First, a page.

Half the students who work during term time earn more than £100 a week - and some earn up to £6,000 a year, a new survey has revealed.
According to the first annual study of student finances by Halifax, over half of students (52%) work to fund their studies and living costs while at university.
In addition to help from parents, savings and government grants, students rely on part-time and holiday jobs to see them through their studies with the average weekly wage across the UK amounting to £112.20 a week with the top earning students (15%) managing to rake in over £200 per week.
The study also revealed that students in the east of England were bringing back the biggest wage packets with £131.70 per week on average while those in the East Midlands recorded the lowest weekly earnings at £95.50.
Students in Scotland are the most likely to work (67%) and are managing to clock up an impressive 20 hours a week, compared to the national average of 17.8 and again students in the east of England appear least likely to get jobs with only 44% claiming to subsidise their students loans and overdrafts with other work.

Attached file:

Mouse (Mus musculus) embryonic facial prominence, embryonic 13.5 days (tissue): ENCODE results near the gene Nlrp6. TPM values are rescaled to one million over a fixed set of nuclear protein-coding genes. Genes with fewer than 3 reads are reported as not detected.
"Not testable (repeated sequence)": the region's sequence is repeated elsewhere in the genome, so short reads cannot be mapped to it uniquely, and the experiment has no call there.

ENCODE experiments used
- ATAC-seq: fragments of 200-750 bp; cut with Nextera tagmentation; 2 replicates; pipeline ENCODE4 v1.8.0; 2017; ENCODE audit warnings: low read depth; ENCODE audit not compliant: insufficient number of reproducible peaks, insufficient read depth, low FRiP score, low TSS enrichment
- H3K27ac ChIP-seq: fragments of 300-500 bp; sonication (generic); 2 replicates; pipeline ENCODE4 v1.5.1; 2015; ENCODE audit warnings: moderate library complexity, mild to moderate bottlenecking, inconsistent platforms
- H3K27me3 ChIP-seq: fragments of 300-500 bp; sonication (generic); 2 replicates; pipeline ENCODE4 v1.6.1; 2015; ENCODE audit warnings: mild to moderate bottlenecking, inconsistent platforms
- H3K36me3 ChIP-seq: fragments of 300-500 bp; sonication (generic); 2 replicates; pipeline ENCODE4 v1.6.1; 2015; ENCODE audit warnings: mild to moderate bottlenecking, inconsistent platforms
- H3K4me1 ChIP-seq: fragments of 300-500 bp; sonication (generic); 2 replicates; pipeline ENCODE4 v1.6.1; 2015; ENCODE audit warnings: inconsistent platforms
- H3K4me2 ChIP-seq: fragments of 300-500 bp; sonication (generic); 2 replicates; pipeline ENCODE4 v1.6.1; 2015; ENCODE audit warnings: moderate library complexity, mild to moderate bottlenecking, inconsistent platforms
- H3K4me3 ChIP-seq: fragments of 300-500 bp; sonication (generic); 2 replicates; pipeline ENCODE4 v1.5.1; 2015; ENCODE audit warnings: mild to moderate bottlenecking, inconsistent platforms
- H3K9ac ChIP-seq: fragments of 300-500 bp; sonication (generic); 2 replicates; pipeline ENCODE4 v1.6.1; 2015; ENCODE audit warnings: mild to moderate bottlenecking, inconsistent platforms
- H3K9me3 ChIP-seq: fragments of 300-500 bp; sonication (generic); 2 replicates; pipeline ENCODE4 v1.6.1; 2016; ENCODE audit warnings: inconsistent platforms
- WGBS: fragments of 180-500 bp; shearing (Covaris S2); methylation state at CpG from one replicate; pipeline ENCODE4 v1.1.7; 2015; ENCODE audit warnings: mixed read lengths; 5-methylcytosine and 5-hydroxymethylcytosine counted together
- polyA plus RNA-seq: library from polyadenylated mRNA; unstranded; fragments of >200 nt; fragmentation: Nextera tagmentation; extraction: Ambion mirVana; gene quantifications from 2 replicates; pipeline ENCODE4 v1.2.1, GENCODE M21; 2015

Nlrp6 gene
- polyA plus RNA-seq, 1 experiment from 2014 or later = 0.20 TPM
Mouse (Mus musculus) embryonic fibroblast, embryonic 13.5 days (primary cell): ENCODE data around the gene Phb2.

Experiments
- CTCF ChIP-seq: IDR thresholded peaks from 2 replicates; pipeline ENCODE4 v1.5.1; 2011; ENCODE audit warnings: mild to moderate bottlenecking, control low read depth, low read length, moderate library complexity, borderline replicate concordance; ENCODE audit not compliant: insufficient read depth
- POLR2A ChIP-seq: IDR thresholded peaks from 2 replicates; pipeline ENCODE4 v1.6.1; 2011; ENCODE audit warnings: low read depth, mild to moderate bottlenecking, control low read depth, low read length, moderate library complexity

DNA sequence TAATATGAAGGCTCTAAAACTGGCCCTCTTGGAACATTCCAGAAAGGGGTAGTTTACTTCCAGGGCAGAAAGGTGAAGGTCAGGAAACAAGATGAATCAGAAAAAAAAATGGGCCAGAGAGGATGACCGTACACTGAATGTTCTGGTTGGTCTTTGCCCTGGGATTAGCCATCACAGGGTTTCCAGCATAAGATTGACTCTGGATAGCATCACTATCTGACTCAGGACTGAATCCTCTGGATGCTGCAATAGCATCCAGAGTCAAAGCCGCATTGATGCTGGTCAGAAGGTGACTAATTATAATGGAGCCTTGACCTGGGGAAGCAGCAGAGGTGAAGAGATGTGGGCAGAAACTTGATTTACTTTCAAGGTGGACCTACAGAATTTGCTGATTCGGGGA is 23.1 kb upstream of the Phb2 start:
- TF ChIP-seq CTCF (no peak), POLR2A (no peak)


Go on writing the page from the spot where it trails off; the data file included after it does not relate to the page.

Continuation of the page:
And it appears that girls are harder workers with 60% taking on a part-time job compared to only 44% of boys.
Commenting on the data Sue Harper, head of student banking at Halifax said: "With the end of the student grant and the start of tuition fees, student finance has become a much more complicated picture. Working during term or through holidays is a financial necessity for many students.
"It's important for any student to make every penny they earn work its hardest; from making sure they have the best bank account to ensuring they're not paying any tax they needn't."
Worryingly, a quarter of those working students surveyed did not know that they could earn money without paying tax. Students who only work during their holidays and will not earn more than the tax threshold, £5,225, can complete form P38(S), which will ensure their wages are paid without tax deductions, however those with part-time jobs around the year are taxed in the same way as any other worker.
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